While former Miss Troll-Me U.S.A. Anita Sarkeesian may have been a media parasite feeding on the gaming community by preying on peoples’ political insecurities without putting anything of value back into the community to change the tropes she so loathes, Quinn’s saga began by creating a game to fill a perceived gap. She’s not some outsider profiting off of us by tearing us down. She’s one of ours. As a woman in the industry, making games according to her own vision and publicizing them is the correct thing to do. Any shithead with a keyboard or webcam can criticize, but the only thing really worth doing when you feel everybody is doing it wrong is to get off your ass and do it right. She put up, and as such we’ve no right to tell her to shut up.
There’s a quantifiable and widespread discrepancy in gender representation in the gaming industry. One might argue that the male domination is due to men doing the most with the often generous portions they’re given to succeed. It’s an industry that a lot of people want to get into right now and if you want to stand out, you’ve got to work it.
It’s a bit disturbing that so many people on the internet expend the time and energy they do throwing virtual stones over petty things as often as they do. Are we the video game development ethics special forces now, sniffing out sexual misconduct in the industry wherever we find it (in a female)? Or are we just a bunch a bunch of bandwagon-hopping misanthropes whose insecurity is so out of our control that we resort to blatant sexism or self-victimization while disguising it as justice to make ourselves feel important? We can do better.
Ethics and success rarely share the same bed (hence my own perma-loser status) but until women can get on more equal footing with men in the industry, it’s fairly indefensible to take a female developer to task over her personal life. As long as she keeps attempting to push forward games as an art form, she can have sex with all of the men for all I care. Every. Last. Man. Out of all possible timelines, there’s no alternate universe where Zoe Quinn’s sex life is my business. Or yours. Unless, of course, you happen to be the boyfriend who kicked off this shitshow, and if you are I appreciate and understand the pain of being deceived by a loved one, but this ain’t the way to deal with it, man.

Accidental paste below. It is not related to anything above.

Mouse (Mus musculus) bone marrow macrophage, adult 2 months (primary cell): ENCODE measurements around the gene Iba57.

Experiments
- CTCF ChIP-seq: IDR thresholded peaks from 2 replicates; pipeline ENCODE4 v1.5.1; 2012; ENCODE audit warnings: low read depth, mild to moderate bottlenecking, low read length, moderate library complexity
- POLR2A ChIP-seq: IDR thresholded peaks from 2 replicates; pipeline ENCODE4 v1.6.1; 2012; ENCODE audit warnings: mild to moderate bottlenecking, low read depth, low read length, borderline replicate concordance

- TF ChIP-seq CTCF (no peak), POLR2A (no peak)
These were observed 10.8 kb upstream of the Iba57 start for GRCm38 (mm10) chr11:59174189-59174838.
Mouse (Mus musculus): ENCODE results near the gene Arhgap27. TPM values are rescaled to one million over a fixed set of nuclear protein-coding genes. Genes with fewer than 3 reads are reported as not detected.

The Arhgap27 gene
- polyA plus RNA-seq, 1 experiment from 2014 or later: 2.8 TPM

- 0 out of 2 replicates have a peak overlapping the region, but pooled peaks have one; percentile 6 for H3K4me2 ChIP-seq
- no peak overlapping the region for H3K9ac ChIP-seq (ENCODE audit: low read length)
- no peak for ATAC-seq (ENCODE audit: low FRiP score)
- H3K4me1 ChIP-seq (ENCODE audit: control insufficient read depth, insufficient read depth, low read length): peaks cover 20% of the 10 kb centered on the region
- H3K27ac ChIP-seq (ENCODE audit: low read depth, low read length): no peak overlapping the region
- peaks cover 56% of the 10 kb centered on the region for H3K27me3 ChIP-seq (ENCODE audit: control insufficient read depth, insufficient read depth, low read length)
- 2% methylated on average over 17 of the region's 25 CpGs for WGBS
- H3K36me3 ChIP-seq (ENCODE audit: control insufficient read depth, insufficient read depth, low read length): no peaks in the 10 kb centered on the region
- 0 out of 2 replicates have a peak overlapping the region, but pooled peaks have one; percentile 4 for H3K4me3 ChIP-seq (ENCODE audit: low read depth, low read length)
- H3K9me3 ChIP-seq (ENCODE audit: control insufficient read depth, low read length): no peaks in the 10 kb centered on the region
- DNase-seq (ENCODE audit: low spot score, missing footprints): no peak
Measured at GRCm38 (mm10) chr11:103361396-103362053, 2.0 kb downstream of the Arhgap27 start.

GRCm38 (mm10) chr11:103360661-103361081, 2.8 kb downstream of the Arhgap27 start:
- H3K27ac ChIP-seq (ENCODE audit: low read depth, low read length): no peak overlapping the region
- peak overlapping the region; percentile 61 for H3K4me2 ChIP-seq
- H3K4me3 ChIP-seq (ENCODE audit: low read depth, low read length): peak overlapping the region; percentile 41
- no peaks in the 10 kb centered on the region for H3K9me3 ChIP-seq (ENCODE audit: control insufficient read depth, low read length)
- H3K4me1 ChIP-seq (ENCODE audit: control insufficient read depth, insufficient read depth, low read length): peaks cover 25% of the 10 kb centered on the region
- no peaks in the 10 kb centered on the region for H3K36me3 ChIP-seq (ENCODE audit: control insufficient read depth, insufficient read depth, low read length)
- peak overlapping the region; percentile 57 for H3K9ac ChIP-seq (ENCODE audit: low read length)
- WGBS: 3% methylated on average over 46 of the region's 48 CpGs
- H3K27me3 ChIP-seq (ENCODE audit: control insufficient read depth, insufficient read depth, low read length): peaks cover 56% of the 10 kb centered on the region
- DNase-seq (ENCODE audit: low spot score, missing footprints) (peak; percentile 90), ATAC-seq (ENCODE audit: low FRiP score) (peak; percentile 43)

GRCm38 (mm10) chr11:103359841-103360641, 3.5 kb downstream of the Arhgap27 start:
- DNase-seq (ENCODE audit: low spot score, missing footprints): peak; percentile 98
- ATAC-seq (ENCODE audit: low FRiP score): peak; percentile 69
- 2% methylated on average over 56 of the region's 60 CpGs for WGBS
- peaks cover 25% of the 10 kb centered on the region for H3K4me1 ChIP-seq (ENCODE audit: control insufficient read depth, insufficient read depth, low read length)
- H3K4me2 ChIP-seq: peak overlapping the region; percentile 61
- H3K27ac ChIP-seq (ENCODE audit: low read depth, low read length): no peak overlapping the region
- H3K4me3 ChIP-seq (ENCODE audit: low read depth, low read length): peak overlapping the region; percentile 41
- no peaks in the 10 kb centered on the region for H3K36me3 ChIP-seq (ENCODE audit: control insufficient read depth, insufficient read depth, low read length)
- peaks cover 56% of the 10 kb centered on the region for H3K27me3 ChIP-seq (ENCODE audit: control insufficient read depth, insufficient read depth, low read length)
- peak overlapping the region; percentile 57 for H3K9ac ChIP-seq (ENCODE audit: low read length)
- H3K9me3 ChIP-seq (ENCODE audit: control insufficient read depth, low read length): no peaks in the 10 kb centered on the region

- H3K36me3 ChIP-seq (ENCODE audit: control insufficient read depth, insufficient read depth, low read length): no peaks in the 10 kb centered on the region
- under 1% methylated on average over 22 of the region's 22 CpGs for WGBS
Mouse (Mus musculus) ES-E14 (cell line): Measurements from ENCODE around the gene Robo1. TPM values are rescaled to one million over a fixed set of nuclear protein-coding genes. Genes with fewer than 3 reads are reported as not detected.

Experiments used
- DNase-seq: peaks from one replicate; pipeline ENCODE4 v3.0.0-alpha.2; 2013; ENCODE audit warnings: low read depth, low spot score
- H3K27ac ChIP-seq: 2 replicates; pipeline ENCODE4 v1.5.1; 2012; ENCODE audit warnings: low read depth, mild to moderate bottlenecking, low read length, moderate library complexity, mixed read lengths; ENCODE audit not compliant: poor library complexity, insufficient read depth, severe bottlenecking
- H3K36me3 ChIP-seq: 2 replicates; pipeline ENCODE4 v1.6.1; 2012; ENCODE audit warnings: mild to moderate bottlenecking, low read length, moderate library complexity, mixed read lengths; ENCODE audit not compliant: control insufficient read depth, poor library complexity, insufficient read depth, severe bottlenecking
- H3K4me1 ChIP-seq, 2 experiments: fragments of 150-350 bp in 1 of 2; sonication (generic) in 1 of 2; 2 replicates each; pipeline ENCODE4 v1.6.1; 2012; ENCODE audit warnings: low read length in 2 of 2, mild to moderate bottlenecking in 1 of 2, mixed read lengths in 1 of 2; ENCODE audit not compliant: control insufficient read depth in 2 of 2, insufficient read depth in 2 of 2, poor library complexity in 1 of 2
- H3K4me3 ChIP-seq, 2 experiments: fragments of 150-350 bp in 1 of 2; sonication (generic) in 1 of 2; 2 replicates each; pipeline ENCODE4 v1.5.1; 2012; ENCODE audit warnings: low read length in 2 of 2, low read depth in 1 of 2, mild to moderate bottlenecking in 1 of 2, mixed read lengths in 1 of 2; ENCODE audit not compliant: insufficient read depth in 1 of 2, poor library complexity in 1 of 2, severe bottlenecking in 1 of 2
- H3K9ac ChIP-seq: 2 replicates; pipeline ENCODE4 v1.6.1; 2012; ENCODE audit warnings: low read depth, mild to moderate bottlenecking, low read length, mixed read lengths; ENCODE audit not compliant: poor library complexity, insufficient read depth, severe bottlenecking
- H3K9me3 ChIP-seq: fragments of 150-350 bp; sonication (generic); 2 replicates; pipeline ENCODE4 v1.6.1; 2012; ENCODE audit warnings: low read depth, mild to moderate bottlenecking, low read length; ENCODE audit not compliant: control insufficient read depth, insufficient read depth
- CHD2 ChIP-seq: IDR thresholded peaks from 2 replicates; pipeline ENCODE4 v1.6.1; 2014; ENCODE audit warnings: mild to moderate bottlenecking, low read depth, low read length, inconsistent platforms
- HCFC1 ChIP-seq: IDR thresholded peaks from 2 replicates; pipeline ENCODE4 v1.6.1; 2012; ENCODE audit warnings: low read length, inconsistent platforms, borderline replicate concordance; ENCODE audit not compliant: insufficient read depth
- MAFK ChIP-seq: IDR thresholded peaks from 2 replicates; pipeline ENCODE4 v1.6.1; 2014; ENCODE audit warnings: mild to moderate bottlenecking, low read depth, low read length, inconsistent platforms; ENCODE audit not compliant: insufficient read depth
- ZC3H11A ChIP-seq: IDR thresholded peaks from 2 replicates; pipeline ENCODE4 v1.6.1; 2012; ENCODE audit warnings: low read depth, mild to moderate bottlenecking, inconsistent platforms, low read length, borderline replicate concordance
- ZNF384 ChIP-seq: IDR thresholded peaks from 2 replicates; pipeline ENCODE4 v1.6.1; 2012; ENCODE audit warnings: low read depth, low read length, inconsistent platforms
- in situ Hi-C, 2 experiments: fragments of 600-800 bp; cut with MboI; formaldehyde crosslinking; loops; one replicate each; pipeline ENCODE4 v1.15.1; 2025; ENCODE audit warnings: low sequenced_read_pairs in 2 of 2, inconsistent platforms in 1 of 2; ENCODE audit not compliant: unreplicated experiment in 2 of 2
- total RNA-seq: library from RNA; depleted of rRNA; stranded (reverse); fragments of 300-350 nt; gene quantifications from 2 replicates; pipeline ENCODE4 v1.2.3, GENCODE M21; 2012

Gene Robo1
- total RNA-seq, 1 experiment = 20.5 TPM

All right, he’s not all that bad, but as far as corruption in the industry goes: come on, guys. Please don’t tell me you’ve ever in your adult life believed that the media was some pristine purveyor of truth, transparency, and honesty looking out for your best interests rather than manipulating you for their own profits. And if you do believe that, I hate to be the one to tell you, but it ain’t so, kid. It never has been nor will be.
The video game industry is no different. It exists to make money off of you and me first and foremost, and it does so by playing off of our interests and perceptions. And there’s nothing we can do about it other than ignore it. We love playing video games and will pay money to do so. This makes us targets for people who want that money we are willing to do what it takes to get it. And so long as we are willing to pay for something they can provide, they’ll get our money. This is business.